Simon and I started a band that year called “Confusion”, basically a one chord Spacemen 3 covers band, but of course it had a Simon twist that we both had to play in stereo using two amps, kinda trying to make a one chord quadraphonic drone. We played some fun shows to absolutely no one at all, including a 4 week residency at the Annandale Hotel on like a Monday night or something, as well as a much bigger more populated show in the foyer of the Metro Theatre in-between bands playing in the main room (Underground Lovers headlining from memory).
We did a bunch of recording over a two or three year period, including at Damien Gerard which mostly we engineered ourselves, though none of it was ever released. One track that is haunting me right now was a beautiful middle eastern tinged Zeppelin-esque riff, played on 12 string acoustic guitar with a rhythm track composed of cardboard box drums. This person I was dating at the time did this amazing deranged fuzz vocal wailed over the top, it was such a great mutant Queens of the Stone Age type riff. This was also before Simon’s second Fragile record, which headed more in a heavy direction, even though he always loved riff laden music like Monster Magnet’s “Tab” EP.
[One thing I forgot: we did a film score in the mid nineties too, but I have no idea what the final name of the film was! My limited googling hasn’t found it yet.]
[Another thing Arianna just reminded me of was a time we were hanging out just after he’d finished recording the first Fragile album “Airbrushed Perfection”. He was writing these amazing handwritten letters to send off to New York (in the very pre internet/email days) requesting permission to use the cover artwork photos which he’d found in a magazine or book. He was so proud of doing all these things himself for that album, it truly was a representation of “him”.]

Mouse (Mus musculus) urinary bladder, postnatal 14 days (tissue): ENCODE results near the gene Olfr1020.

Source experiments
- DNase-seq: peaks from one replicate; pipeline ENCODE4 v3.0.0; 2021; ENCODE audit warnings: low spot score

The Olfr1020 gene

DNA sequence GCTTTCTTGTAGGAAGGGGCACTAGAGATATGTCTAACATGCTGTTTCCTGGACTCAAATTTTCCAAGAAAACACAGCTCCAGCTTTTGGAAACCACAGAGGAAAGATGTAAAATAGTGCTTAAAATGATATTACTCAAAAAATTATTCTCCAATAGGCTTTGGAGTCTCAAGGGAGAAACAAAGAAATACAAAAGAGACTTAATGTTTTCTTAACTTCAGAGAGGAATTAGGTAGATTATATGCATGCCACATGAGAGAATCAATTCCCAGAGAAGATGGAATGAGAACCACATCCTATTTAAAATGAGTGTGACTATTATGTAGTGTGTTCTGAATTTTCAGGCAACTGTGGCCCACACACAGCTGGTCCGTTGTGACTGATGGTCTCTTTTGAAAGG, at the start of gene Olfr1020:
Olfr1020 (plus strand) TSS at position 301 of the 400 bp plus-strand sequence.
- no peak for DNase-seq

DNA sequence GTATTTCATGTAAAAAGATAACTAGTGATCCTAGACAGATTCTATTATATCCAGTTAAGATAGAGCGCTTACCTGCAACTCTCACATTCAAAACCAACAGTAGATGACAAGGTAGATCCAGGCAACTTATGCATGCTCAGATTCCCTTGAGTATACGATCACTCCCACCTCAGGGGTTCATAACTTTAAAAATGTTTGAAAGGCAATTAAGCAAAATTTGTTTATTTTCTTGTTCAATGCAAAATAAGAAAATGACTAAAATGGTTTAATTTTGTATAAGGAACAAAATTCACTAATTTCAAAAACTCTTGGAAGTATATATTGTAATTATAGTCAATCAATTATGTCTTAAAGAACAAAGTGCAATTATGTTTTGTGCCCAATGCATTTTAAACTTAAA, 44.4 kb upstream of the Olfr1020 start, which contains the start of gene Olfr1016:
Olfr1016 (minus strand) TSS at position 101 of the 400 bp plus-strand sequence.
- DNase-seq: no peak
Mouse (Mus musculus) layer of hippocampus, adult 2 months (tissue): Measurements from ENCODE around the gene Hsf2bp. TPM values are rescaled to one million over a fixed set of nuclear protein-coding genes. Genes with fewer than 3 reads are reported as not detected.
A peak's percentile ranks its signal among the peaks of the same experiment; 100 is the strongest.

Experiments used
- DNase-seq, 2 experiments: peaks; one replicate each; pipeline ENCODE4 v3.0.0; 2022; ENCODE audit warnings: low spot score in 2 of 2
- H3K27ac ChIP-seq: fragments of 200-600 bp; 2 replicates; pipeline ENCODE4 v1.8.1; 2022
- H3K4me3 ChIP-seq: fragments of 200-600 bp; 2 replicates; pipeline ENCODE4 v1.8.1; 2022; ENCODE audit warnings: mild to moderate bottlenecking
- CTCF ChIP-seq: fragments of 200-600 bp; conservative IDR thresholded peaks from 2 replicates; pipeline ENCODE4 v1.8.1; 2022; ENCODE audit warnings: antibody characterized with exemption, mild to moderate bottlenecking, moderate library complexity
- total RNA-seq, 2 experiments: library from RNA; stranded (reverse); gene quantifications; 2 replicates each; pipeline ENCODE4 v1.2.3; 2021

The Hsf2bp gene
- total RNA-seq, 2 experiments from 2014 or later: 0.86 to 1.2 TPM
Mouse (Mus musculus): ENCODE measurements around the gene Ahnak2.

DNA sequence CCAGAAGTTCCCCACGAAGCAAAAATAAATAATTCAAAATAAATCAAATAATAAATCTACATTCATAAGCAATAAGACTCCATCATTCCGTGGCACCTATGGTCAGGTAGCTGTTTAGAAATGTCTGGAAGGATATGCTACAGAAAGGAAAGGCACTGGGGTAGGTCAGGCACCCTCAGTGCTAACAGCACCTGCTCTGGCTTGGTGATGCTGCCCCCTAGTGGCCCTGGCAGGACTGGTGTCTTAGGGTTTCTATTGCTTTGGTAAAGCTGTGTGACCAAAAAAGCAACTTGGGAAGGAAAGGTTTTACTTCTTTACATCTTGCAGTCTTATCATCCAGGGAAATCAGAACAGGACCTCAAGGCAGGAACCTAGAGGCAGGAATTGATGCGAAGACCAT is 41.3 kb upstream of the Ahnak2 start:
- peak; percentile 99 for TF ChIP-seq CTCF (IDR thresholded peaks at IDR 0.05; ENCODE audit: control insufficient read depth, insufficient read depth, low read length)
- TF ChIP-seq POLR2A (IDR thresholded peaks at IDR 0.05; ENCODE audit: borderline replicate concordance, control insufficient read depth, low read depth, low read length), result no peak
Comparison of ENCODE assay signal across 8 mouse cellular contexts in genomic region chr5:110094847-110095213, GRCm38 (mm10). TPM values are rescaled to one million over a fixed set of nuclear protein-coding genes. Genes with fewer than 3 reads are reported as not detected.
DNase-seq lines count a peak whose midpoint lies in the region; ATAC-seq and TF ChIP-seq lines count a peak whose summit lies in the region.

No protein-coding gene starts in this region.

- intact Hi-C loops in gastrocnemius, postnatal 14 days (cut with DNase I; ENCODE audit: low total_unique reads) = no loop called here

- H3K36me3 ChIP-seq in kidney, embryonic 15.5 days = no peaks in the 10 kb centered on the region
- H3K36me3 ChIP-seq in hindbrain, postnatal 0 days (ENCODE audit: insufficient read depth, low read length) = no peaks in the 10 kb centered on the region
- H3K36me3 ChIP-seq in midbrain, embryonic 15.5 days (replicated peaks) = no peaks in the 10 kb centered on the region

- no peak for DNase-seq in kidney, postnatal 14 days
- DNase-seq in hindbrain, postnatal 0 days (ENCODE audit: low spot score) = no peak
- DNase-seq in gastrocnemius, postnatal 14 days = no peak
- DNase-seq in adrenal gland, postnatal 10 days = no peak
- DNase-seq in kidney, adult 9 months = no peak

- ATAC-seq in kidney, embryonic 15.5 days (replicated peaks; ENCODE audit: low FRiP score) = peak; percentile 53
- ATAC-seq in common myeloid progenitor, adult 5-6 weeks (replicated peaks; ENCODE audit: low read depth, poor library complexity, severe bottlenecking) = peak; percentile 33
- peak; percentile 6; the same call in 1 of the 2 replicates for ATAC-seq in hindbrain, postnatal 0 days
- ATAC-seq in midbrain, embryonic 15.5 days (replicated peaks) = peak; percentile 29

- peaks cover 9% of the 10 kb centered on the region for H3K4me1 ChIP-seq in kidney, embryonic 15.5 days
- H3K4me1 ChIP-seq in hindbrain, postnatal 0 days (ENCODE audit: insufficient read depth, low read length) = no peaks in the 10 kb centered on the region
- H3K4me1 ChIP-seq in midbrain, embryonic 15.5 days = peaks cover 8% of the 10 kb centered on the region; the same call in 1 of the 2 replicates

There was another amazing recording we did around then that was an exactly 60 minute track, a concept which I happily stole later for my own band. We tried really hard to find the DAT of this a decade later, but could never locate it, I don’t think there’s even a cassette left of it, but it is probably my favourite piece of music that Ive ever recorded, a beautiful fuzzy, quiet and loud piece of drone. Its out there in the atmosphere somewhere I guess. Tim Byron talks in his piece about Simon’s minimalism and thats certainly the thing that has been the most influential on me over the years that I worked with him. Simon was also just about the only mentor who encouraged me in the music industry, listened to me, gave his wisdom and treated me with such beautiful respect.
I didn’t see much of Simon in the late nineties when I moved to Melbourne, but was always happy to see him at Enthusiasms, his new record store back on Pitt Street. When Maisie was born, my son was two or three years old and we would often meet up in the White Valley Creek park in Annandale and more often than not talk parenting. Usually we’d do the “hey, we should do some recording, or hey, we should play a show”, but of course both having young kids, life kinda got in the way. I did get to take my son to see the Hummingbirds play at 2SER live to air [a picture of which is the image attached to this post – Tim] and while I’m sure Elliott probably won’t remember it as he grows up and sees lots of bands, it meant a lot to me.
I saw Simon at the Underground Lovers show a month or so ago and we again said the same thing about doing something together again. A week or two later, I’d been thinking a lot about a concept for what we could do and I woke one night at 4am with this weird riff in my head, I hit record on the Memo thing on my phone and recorded 30 seconds of guitar. Thats never happened to me before, but as I listen to it now, it would have made the perfect thing for us to play to death.
Love you Simon.